O.J. Simpson took the stand on Tuesday in Las Vegas court hoping to be granted a retrial for an armed robbery and kidnapping conviction.
The former Hall of Fame football player, who is now serving a 33-year sentence for armed robbery and kidnapping, will argue that he was so poorly represented during the 2008 trial and that his conviction should be overturned. Simpson was accused of entering the Palace Station hotel-casino in 2007 and stealing memorabilia at gunpoint. He later argued that he was only trying to reclaim items that already belong to him.
Simpson became a worldwide name the first time he went on trial in 1995 for the murder of his ex-wife and her friend. Categorized as the "trial of the century," the trial was resolved in a "not guilty" verdict, which surprised many. The Vegas trial was less known.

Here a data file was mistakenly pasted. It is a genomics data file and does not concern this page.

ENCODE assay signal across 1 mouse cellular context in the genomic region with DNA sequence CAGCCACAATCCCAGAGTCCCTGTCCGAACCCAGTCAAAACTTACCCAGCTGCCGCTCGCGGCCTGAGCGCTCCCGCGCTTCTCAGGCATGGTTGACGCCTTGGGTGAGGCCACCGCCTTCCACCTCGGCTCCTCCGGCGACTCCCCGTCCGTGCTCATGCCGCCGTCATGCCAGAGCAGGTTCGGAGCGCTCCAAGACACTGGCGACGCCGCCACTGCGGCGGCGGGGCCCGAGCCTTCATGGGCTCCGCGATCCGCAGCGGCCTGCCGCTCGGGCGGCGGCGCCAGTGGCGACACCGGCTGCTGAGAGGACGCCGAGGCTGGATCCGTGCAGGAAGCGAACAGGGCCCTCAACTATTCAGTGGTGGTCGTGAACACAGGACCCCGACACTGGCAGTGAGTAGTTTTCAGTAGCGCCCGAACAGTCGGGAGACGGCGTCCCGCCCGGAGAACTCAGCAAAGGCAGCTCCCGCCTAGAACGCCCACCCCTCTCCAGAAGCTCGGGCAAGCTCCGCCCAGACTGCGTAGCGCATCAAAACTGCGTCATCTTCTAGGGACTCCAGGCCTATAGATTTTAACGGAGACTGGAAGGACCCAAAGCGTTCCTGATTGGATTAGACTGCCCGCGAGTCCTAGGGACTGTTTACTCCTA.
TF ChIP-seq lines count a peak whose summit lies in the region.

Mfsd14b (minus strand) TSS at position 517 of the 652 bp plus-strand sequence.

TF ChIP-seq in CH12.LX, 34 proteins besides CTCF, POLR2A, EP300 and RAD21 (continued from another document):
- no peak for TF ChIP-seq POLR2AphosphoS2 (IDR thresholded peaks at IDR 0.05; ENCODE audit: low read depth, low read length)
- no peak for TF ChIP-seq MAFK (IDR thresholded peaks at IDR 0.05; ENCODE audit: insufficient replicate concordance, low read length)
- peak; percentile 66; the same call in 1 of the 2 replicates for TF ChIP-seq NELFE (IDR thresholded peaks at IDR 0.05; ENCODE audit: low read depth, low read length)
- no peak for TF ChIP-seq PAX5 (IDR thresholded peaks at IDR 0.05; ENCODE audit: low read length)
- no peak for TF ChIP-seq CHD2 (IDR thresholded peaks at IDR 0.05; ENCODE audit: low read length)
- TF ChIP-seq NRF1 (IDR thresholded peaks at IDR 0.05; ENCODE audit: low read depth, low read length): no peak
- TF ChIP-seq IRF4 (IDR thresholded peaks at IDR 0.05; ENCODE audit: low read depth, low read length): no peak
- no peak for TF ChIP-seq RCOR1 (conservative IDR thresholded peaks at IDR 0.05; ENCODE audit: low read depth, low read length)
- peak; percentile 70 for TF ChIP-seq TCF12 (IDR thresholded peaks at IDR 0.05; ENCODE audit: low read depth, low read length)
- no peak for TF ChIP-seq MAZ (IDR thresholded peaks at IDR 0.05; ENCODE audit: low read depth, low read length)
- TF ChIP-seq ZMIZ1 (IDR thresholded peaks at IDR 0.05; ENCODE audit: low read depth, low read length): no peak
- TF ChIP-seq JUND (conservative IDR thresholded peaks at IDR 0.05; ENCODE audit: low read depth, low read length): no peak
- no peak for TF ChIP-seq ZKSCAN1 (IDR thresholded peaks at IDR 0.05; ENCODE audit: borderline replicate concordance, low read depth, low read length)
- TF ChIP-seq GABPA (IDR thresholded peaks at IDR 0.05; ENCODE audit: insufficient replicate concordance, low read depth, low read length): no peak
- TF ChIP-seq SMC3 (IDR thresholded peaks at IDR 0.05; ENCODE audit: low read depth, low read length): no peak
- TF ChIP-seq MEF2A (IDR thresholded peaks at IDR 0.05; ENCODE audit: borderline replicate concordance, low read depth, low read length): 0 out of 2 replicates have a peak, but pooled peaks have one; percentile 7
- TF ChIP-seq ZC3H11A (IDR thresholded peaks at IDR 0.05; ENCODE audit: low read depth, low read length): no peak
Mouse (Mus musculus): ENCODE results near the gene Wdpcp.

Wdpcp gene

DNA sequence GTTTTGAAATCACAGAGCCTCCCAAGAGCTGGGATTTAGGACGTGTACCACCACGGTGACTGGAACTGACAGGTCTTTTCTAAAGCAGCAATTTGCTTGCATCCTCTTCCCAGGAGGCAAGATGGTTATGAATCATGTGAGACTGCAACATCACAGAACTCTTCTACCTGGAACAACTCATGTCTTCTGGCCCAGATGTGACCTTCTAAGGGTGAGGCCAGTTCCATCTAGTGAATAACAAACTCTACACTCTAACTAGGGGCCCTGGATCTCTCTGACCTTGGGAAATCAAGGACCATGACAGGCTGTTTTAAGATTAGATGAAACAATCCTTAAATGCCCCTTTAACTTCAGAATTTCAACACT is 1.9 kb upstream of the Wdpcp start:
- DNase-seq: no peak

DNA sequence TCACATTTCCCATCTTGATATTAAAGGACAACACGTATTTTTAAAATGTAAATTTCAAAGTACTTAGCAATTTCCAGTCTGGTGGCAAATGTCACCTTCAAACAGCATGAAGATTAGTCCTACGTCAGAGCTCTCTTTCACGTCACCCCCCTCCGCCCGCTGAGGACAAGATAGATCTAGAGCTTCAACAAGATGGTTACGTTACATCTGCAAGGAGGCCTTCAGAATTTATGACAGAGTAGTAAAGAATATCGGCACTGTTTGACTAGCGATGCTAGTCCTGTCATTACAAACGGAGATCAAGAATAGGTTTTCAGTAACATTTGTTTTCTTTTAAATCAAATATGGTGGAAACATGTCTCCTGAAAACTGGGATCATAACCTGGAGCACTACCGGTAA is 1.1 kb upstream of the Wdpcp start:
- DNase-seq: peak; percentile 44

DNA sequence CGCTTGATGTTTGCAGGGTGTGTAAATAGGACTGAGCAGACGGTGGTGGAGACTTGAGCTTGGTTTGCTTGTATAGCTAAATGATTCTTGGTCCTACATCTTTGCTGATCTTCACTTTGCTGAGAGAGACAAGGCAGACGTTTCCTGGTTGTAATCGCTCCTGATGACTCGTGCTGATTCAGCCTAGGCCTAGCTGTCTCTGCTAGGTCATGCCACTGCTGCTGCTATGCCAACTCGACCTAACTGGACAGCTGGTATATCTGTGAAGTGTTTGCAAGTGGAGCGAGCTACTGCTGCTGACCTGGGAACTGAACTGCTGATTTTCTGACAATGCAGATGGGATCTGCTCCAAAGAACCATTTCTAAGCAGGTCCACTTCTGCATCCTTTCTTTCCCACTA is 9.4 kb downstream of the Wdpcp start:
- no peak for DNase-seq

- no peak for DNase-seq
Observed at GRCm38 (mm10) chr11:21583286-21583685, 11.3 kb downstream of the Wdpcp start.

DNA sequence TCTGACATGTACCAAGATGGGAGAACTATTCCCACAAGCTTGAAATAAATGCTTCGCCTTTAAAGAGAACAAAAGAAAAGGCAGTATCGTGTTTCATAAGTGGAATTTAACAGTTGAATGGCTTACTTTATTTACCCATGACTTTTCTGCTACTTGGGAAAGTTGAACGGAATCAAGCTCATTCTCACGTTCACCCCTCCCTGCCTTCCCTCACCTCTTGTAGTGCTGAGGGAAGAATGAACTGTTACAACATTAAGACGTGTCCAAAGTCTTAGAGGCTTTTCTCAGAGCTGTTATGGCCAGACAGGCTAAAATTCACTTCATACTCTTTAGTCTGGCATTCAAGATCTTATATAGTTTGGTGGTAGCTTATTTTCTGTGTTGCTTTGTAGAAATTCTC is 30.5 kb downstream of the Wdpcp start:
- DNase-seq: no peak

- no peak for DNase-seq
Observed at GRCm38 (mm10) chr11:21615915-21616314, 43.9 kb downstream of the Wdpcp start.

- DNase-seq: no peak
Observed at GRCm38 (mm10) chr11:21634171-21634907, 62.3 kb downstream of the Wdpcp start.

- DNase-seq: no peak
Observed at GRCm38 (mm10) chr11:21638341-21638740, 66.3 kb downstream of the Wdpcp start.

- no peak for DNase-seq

After his run-ins with the law, however, some have commented that any trial concerning O.J. Simpson is likely to cause public interest.
"Nothing is the same when O.J. is involved," Loyola Law School professor Laurie Levenson, who observed Simpson's Los Angeles trial, told Fox news. "An O.J. case is never like any other case."
Simpson, 65, has already spent the past four years in prison; he must serve an additional nine years before he can qualify for parole. If the new trial fails to result in an overturn, Simpson will likely spend the rest of his life in prison. Due to the previous 1995 controversy, though, some lawyers have argued that Simpson will likely never get a fair trial.
"I don't think O.J. Simpson could ever get a fair trial, period, based on his reputation from California," John Momot, a lawyer nearing 40 years of criminal defense in Las Vegas, told the Associated Press. "But based on these allegations, if you took Joe Jones from the street and put him in the same situation, I think it would be possible he'd get a new trial."
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